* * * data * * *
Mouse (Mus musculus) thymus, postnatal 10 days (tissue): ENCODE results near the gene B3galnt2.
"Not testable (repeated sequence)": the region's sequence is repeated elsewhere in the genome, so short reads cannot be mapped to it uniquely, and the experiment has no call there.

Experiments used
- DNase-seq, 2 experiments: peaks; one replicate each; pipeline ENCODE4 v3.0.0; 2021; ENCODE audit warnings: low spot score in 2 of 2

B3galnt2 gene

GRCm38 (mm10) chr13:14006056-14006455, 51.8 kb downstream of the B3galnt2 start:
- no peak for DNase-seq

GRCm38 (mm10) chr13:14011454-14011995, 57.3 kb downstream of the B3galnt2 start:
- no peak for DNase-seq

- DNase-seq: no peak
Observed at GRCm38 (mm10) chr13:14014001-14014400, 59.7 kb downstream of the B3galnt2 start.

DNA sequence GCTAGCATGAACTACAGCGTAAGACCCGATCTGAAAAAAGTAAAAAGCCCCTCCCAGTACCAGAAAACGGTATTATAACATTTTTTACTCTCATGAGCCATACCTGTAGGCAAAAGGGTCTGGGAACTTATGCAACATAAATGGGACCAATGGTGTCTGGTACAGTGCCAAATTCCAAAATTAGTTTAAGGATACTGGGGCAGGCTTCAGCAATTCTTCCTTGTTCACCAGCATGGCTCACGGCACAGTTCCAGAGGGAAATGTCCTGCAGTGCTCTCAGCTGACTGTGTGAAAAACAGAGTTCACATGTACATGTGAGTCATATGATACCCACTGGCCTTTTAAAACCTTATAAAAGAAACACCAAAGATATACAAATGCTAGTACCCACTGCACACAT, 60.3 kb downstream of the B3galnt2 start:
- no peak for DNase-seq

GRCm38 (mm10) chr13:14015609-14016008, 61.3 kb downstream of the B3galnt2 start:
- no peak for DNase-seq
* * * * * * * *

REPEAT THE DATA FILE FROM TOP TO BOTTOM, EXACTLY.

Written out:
Mouse (Mus musculus) thymus, postnatal 10 days (tissue): ENCODE results near the gene B3galnt2.
"Not testable (repeated sequence)": the region's sequence is repeated elsewhere in the genome, so short reads cannot be mapped to it uniquely, and the experiment has no call there.

Experiments used
- DNase-seq, 2 experiments: peaks; one replicate each; pipeline ENCODE4 v3.0.0; 2021; ENCODE audit warnings: low spot score in 2 of 2

B3galnt2 gene

GRCm38 (mm10) chr13:14006056-14006455, 51.8 kb downstream of the B3galnt2 start:
- no peak for DNase-seq

GRCm38 (mm10) chr13:14011454-14011995, 57.3 kb downstream of the B3galnt2 start:
- no peak for DNase-seq

- DNase-seq: no peak
Observed at GRCm38 (mm10) chr13:14014001-14014400, 59.7 kb downstream of the B3galnt2 start.

DNA sequence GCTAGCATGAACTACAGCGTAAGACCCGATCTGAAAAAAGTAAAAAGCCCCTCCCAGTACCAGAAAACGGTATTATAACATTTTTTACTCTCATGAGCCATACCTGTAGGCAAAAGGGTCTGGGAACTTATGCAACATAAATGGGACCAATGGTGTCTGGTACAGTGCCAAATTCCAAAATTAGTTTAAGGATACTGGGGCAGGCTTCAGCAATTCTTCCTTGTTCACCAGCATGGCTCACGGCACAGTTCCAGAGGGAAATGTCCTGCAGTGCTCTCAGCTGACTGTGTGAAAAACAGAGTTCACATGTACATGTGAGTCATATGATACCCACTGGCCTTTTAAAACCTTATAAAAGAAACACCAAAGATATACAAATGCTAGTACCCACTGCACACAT, 60.3 kb downstream of the B3galnt2 start:
- no peak for DNase-seq

GRCm38 (mm10) chr13:14015609-14016008, 61.3 kb downstream of the B3galnt2 start:
- no peak for DNase-seq